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Gore’s Self-Defeating Use of the Protest Procedure

The three counties that Gore most cared about were Miami-Dade, Broward, and Palm Beach. Located at the southeastern end of the state, these were the three most populous of Florida’s 67 counties, with Democratic-leaning constituencies that provided Gore the greatest potential to cut Bush’s lead by uncovering undervotes. Gore was heavily criticized for seeking manual recounts in only four counties. (Volusia was included because of oddities in its fluctuating Election Night returns.) His defense was that the protest statute required him to ask on a county-by-county basis.

None of Gore’s three targeted counties came close to completing a manual recount by the statute’s deadline of 5 p.m. on Tuesday, November 14. Miami-Dade and Broward had not even agreed to look for undervotes. Palm Beach, which had started, reversed course after learning of Secretary of State Harris’s disapproval. When Secretary Harris announced the next day (Wednesday, November 15) that she would not accept any late-arriving amended returns based on manual recounts—and would instead certify the election on Saturday, November 18, once all the overseas and military ballots were in—Gore made the fateful decision to challenge her decision rather than proceeding directly to a judicial contest of that certification.

Terry Lewis, the Tallahassee-based state judge to whom the case had been assigned, upheld Secretary Harris’s decision to reject any late-arriving recounts. Earlier, he had required Harris to provide reasons for her decision, but since the relevant Florida statutes said that she either “shall” or “may” ignore late returns, Judge Lewis accepted the reasons that she gave. Her primary point was that, as long as the voting machines had functioned as designed, a manual search for undervotes was not a valid excuse for late returns.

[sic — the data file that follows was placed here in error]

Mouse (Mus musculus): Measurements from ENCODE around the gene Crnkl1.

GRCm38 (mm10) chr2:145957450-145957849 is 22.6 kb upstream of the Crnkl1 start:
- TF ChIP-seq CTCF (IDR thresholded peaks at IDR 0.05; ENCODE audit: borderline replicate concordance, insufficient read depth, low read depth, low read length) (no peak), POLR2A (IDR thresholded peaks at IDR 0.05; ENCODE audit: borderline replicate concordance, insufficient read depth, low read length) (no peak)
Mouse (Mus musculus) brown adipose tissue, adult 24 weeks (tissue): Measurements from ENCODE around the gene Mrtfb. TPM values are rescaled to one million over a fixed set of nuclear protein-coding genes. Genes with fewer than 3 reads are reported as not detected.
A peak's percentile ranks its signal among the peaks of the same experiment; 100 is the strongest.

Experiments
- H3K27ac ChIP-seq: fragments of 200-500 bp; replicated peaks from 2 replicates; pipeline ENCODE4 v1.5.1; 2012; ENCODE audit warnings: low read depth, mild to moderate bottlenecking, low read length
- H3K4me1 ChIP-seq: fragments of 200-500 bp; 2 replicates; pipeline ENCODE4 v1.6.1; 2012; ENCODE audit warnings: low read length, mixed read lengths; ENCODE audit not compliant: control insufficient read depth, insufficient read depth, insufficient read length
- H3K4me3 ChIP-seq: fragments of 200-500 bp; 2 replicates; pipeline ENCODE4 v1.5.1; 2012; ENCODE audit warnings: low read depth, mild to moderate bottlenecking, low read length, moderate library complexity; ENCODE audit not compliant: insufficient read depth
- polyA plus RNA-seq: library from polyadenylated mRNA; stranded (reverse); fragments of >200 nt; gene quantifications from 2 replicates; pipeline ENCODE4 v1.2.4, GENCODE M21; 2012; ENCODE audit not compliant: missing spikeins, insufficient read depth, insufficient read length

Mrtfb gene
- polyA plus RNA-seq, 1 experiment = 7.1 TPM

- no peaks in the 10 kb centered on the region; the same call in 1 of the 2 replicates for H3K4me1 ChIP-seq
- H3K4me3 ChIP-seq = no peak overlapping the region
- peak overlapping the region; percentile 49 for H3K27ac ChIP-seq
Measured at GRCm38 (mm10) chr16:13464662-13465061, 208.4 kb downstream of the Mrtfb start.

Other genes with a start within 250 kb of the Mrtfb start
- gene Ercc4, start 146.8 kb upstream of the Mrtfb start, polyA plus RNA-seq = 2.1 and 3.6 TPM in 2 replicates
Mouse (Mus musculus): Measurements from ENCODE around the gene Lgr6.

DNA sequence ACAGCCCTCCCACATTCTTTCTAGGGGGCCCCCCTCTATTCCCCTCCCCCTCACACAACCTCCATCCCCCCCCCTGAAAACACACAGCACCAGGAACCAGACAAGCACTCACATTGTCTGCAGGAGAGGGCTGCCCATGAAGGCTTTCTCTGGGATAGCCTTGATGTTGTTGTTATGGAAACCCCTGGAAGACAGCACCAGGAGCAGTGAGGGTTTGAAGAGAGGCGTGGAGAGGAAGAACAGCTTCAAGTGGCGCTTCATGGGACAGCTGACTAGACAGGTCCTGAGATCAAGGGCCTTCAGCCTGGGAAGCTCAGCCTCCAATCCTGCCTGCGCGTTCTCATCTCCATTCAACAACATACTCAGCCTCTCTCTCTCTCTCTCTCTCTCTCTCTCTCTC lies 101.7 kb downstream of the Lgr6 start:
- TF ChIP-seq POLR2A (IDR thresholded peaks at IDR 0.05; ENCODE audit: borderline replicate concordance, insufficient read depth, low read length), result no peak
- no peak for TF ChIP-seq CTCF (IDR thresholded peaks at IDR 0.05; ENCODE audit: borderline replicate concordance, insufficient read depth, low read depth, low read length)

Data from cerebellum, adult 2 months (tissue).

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Gore’s team appealed Judge Lewis’s decision to the Florida Supreme Court, which extended the protest period by requiring Harris to accept any amended returns resulting from manual recounts as long as they were complete by Sunday, November 26. This new deadline left little time for conducting a subsequent judicial contest, given that the state’s presidential electors were constitutionally required to cast their official Electoral College votes on Monday, December 18 (only three weeks later). Moreover, the Electoral Count Act of 1887 gave states a safe harbor deadline of six days earlier: if Florida could resolve all disputes over the appointment of its presidential electors before Tuesday, December 12 (using rules and procedures the state had promulgated in advance of Election Day), then Congress promised to abide by the state’s resolution of those disputes. Everyone, including the Gore legal team, presumed that Florida would want to take advantage of this safe harbor deadline. Strategically, the Gore team stressed the safe harbor deadline’s importance: they did not want the US House of Representatives, controlled by Republicans, to be entitled to disavow a Florida-based recount favorable to Gore. But the new protest-phase deadline of Sunday, November 26, then left only sixteen days to hold an entire judicial contest of the election, including appeals, before the safe harbor window slammed shut.